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A non-existent entity. A term used by Americans to describe the 'Home Counties' English accent.

If one does admit the existence of a British 'accent', then there are literally dozens of variations, according to the variety of forms of enunciation present in the British Isles:

Home Counties/Posh
Queen's, I.e. accent-less.
Brummie (Birmingham)
Mancunian (Manchester)

And many others.
And just for the record, those residing in the British Isles generally do not use stereotypical phrases such as 'Jolly Old Chap'. This is the perception of Hollywood, which also has a habit of casting every villain with an English accent.
by Historian_Dave December 02, 2004
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An accent that some Americas seem to love. I say that because when i went to the states Americas seemed to love my accent.
Me: hi
Cool American: Your british accent is soooo cool speak more
Me: Okay...what should i say
cool American: Anything!!!
by british brunette May 19, 2006
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One Of The sexiest accents in the freakin world.
Girl:Damn did you here him talk
Girl 2:yeah he's British
Girl:DAMN british Accents are sexy!!!
by angelic amy June 19, 2006
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There is no such thing as a "British accent" - Britain is made up of England, Northern Ireland, Scotland and Wales. There are literally hundreds of different accents spoken across the whole of the British Isles. The accent that people are most commonly referring to when they say "British accent" is an accent spoken in some parts of south east England.

The south east accent is the one most frequently heard outside of Britain in the media and in films (curse you Hugh Grant!) so people don’t really hear many different accents from across the British isles which has led to the stereotyping of the "British accent".
Hugh Grant, Austin Powers, that guy in Oceans 11 (Worse "british accent" impression EVER).
by mewjaun August 27, 2006
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Better labeled as an "English accent", it is the hottest thing ever.
iEnglish/i accent is just TOO gorgeous: maximises chances of a girl swooning at your first words.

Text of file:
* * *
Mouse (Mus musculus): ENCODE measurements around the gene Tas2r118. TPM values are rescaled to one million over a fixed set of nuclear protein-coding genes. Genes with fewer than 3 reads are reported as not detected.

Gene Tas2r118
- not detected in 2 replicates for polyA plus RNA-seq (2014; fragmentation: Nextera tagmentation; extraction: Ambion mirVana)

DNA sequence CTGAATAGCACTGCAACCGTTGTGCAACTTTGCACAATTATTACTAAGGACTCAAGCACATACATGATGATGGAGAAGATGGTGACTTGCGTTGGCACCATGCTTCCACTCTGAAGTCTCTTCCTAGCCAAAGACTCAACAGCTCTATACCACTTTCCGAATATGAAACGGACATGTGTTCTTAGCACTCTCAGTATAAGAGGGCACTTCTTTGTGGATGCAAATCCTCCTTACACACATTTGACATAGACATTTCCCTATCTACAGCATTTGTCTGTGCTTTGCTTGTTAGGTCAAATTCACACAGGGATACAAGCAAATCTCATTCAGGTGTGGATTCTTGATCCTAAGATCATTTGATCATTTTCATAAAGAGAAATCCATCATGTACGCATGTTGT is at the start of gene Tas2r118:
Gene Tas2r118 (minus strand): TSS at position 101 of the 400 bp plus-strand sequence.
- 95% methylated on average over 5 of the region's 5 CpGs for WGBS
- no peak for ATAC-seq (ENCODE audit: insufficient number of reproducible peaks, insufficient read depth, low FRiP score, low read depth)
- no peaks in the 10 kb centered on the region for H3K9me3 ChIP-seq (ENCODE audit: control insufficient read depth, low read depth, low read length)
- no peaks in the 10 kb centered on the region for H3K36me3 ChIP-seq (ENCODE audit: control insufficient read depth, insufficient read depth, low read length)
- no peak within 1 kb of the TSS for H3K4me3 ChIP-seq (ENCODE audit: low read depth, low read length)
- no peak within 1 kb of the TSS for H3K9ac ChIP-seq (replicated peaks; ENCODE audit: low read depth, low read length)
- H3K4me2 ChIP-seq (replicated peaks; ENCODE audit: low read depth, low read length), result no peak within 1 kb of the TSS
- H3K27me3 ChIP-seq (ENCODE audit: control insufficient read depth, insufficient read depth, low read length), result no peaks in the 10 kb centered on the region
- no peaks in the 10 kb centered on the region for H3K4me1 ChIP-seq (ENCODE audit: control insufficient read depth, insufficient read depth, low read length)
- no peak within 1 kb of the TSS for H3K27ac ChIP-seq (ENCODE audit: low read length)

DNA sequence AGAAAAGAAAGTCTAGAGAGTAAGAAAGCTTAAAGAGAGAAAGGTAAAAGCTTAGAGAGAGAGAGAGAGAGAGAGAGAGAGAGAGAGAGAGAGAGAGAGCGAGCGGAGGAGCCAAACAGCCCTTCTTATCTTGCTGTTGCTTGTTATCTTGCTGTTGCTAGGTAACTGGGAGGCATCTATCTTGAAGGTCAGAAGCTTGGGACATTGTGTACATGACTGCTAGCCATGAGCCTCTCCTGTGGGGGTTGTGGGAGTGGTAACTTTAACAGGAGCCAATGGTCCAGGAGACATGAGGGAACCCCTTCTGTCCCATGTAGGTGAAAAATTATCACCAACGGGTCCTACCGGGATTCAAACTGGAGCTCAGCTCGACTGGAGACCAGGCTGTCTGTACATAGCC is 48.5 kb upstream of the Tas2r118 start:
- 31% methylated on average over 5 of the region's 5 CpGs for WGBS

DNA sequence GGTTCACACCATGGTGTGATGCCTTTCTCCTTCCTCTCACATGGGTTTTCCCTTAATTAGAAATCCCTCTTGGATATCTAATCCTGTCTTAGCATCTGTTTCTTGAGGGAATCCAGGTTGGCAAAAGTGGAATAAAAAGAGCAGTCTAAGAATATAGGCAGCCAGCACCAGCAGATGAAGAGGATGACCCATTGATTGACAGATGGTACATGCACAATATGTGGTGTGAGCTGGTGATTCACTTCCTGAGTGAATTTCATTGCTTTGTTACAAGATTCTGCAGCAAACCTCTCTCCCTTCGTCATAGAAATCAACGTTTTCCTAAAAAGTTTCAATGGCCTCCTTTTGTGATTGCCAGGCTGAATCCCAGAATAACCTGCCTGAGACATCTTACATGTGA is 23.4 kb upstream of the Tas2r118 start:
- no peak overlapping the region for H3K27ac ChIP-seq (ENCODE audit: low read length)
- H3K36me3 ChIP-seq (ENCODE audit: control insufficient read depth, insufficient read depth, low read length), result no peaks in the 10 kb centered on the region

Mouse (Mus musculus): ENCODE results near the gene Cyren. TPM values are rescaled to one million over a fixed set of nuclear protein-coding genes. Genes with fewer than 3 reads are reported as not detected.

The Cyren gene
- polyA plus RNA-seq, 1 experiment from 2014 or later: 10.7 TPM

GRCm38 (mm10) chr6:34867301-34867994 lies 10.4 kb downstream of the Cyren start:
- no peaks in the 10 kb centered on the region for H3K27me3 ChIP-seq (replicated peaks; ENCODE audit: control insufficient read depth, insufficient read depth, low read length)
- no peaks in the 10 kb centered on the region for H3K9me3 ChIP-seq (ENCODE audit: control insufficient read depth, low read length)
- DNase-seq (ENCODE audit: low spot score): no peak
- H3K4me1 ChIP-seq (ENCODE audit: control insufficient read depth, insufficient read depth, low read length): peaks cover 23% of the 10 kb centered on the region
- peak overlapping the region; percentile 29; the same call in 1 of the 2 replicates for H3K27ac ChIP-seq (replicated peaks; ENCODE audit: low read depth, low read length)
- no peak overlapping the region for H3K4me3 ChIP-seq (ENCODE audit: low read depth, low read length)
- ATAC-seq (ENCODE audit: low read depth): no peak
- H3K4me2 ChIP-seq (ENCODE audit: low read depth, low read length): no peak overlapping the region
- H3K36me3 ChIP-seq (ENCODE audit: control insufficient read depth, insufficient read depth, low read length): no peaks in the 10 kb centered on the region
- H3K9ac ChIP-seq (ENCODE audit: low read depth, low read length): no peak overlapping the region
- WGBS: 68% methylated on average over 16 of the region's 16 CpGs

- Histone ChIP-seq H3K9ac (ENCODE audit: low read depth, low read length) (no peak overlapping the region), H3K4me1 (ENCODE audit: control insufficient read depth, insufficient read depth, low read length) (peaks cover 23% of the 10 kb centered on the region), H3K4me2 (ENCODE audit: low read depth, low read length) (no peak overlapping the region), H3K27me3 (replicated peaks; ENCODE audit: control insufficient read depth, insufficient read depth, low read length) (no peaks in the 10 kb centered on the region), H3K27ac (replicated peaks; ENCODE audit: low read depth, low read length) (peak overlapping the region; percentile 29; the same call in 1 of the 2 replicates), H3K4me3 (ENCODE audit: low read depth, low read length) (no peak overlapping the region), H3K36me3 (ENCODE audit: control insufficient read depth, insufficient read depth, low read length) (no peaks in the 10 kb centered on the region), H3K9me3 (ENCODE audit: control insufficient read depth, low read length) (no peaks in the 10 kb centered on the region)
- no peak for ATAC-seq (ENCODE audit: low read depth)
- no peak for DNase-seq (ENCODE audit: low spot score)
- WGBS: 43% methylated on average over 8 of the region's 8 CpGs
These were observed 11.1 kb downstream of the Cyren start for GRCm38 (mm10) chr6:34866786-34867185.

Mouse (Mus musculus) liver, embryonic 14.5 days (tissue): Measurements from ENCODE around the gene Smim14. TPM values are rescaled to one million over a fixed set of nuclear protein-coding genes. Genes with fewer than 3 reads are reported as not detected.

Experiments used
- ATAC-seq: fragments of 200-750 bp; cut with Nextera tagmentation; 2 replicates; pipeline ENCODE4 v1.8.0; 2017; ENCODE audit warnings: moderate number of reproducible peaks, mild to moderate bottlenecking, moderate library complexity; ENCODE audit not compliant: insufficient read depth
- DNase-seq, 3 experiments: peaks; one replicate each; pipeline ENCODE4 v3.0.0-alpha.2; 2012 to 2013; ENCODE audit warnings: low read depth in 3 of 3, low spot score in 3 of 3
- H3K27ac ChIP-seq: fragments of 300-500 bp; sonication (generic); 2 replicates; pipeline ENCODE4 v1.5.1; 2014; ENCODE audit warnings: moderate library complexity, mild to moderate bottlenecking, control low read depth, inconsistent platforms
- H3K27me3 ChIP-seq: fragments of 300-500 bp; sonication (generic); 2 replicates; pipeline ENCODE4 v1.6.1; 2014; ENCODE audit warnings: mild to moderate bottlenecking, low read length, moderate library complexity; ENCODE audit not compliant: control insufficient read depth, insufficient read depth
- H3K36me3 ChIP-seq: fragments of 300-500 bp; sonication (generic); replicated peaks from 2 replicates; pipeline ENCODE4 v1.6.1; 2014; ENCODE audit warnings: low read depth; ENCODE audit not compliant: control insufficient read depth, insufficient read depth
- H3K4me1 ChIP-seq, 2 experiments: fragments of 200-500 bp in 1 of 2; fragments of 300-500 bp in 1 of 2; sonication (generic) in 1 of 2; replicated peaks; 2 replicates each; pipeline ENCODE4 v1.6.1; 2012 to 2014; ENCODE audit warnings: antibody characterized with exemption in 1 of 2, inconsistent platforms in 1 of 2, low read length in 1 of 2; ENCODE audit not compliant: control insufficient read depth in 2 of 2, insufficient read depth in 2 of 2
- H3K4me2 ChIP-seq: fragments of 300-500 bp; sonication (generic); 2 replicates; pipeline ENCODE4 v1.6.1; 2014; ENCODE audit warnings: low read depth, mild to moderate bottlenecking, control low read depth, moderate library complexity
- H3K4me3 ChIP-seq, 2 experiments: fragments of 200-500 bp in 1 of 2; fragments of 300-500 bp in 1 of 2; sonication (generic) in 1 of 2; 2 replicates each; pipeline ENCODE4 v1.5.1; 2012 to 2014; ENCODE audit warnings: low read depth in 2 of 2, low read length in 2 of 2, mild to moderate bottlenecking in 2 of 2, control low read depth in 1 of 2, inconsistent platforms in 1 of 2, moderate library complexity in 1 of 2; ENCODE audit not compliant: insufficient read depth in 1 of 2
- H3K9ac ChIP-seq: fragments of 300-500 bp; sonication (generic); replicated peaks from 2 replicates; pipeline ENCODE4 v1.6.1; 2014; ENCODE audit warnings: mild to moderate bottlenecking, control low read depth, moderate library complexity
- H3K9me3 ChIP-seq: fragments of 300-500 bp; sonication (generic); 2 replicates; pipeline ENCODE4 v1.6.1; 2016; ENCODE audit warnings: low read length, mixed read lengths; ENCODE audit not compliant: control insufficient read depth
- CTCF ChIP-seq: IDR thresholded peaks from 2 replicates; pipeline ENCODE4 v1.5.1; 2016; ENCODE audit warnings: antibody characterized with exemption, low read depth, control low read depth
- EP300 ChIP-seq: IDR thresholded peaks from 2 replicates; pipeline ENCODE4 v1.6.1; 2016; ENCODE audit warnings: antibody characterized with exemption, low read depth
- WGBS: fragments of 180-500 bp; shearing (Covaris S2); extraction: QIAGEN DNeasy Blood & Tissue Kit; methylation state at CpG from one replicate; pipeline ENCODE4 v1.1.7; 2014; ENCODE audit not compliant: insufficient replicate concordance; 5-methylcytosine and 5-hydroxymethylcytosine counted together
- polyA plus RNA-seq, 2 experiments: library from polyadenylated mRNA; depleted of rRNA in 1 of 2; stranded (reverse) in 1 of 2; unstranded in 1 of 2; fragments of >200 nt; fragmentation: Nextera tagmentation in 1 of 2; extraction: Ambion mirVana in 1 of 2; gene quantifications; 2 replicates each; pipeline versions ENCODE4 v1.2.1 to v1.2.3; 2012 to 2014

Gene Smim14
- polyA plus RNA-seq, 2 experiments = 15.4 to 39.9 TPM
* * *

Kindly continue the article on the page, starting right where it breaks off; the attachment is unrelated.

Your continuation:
Upper class accent "I'm at Oxford" accent is the best one.
With an English accent like that, even an idiot can sound like the smartest most gorgeous man alive.
"Oh wow! Your boyfriend's a Brit?"
"He's got an British accent!"
"Shit! I love him already!"
by FranzMerlin January 21, 2006
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Technically, any one of the many accents and dialects spoken in the British Isles - Technically. But only use it if you know and respect this fact. Never use "Britain" as a substitute for England in case you offend the Celts who will probably beat the crap out of you for your troubles (Being Welsh myself, I can pretty well guarantee it)

It is not specifically "English Accent". If you want to say someone has an English Accent. Then it is common sensical to say "English Accent" as opposed to the potentially irritating generalization.

Make no mistake. I, for one, and many others like me will not let you use the term "Britsh Accent" (OR British anything else where you actually should have said English)
without some form of protest. Be it verbal or physical.
There are no examples because the "British Accent" is a non-entity.
by THR June 19, 2006
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Simple: THERE ISN"T ONE!!!

Saying "British Accent" is just as stupid as saying "North American Accent", in as much as "Britain" is more a reference to the land mass that contains within it the countries England, Scotland and Wales, so also North America contains The U.S.A., Canada, Mexico etc.
We here in The U.K. like to be called by our country of habitat, namely, England, Scotland, Wales, or Northern Ireland. (Please never get the Northern Irish Mixed up with Irish or any other english speaking accent.. They hate that just as much as we hate to be called British.) All of this hangs nicely around our accent. According to the country we live in, we like to be known as having English, Scottish, or Welsh accents. Keep calling us British, or saying that we have a British accent, and we'll start calling you Americans "Canadian" or even "north American". And we might even say that you sound like the Canadians, we know you'd hate that, but the thing is, we can actually tell the difference.
(PS:Northern Ireland is not officially classed as being in Britain, though the British government does rule it, just as it used to rule many other countries around the world. Thats why it is often referred to as Great Britain and Northern Ireland. Together this is referred to the United Kingdom, something that is totally different from Britain.)
Generic American "hero" in Generic crap film: we know he's the bad guy, he has a British accent..
All who watch the film (outside the U.S.) think: Stupid American tosser, its just a thick Yank trying very hard to do a cockney accent, and failing miserably. Plonkers.
by NorwegianJon October 31, 2005
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